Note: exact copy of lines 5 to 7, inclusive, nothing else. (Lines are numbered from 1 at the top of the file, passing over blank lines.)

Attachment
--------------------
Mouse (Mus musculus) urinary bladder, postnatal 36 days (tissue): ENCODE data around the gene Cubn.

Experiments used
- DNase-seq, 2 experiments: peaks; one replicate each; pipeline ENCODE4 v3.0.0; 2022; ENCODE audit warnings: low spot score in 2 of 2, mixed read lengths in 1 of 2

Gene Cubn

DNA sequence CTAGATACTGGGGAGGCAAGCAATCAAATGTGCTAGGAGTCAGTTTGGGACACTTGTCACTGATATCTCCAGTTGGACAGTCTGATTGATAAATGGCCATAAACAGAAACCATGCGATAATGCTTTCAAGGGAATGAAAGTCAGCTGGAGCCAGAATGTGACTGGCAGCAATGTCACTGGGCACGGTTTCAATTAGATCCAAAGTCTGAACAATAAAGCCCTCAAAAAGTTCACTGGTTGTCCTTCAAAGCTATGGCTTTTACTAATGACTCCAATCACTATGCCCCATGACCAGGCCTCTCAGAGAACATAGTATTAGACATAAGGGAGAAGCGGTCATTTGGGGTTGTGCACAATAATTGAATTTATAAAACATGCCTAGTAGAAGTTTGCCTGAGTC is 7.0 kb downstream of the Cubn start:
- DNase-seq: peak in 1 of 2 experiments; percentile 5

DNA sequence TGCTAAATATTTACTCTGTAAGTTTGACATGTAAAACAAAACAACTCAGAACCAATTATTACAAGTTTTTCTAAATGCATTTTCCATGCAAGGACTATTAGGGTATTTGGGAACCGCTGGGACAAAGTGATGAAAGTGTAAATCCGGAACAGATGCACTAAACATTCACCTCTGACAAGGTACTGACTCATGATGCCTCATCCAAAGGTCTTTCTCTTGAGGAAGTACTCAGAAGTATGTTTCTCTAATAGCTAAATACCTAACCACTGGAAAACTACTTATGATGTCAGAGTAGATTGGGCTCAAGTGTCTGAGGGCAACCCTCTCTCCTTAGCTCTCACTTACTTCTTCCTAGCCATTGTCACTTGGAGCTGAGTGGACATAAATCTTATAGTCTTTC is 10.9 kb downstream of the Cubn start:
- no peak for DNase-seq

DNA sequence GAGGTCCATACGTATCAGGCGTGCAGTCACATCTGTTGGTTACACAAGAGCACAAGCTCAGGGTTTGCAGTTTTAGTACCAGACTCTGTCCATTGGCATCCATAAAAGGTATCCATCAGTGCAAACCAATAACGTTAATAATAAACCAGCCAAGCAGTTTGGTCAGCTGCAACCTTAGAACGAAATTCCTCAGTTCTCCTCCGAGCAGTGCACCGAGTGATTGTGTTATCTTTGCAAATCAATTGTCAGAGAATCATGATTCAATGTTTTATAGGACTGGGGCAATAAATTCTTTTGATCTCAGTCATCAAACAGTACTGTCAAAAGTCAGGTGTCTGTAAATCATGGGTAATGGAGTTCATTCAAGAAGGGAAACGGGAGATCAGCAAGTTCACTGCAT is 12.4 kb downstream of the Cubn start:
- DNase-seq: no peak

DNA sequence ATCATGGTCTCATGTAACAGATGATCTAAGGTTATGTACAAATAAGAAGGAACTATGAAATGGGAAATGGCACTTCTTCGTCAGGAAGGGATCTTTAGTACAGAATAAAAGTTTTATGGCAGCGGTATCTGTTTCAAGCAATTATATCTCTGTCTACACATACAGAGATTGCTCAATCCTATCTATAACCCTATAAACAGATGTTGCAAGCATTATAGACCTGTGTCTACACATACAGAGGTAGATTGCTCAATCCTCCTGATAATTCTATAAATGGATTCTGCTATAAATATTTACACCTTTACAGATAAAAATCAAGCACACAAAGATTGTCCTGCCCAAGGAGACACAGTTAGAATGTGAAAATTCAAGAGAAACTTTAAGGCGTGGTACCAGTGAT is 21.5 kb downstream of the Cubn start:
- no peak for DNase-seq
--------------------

DNA sequence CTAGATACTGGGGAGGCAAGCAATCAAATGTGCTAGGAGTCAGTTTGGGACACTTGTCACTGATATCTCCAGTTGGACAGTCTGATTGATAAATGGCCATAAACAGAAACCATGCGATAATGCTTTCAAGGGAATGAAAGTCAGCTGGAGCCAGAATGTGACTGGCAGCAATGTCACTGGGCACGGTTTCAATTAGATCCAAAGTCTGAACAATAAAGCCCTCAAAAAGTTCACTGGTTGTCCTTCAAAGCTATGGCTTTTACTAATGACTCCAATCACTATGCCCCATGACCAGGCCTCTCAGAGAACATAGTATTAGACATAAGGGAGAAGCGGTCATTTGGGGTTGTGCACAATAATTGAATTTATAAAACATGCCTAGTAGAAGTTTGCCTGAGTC is 7.0 kb downstream of the Cubn start:
- DNase-seq: peak in 1 of 2 experiments; percentile 5

DNA sequence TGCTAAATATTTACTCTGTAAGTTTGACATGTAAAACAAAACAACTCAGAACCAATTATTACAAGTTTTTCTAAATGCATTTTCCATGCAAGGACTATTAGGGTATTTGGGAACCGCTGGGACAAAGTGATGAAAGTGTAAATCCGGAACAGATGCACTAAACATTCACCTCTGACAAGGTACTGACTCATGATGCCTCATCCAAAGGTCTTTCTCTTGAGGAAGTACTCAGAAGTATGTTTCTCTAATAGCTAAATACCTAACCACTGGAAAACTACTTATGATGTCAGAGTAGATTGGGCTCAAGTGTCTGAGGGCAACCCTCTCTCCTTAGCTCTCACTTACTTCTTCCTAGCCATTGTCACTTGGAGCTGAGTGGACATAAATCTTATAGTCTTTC is 10.9 kb downstream of the Cubn start: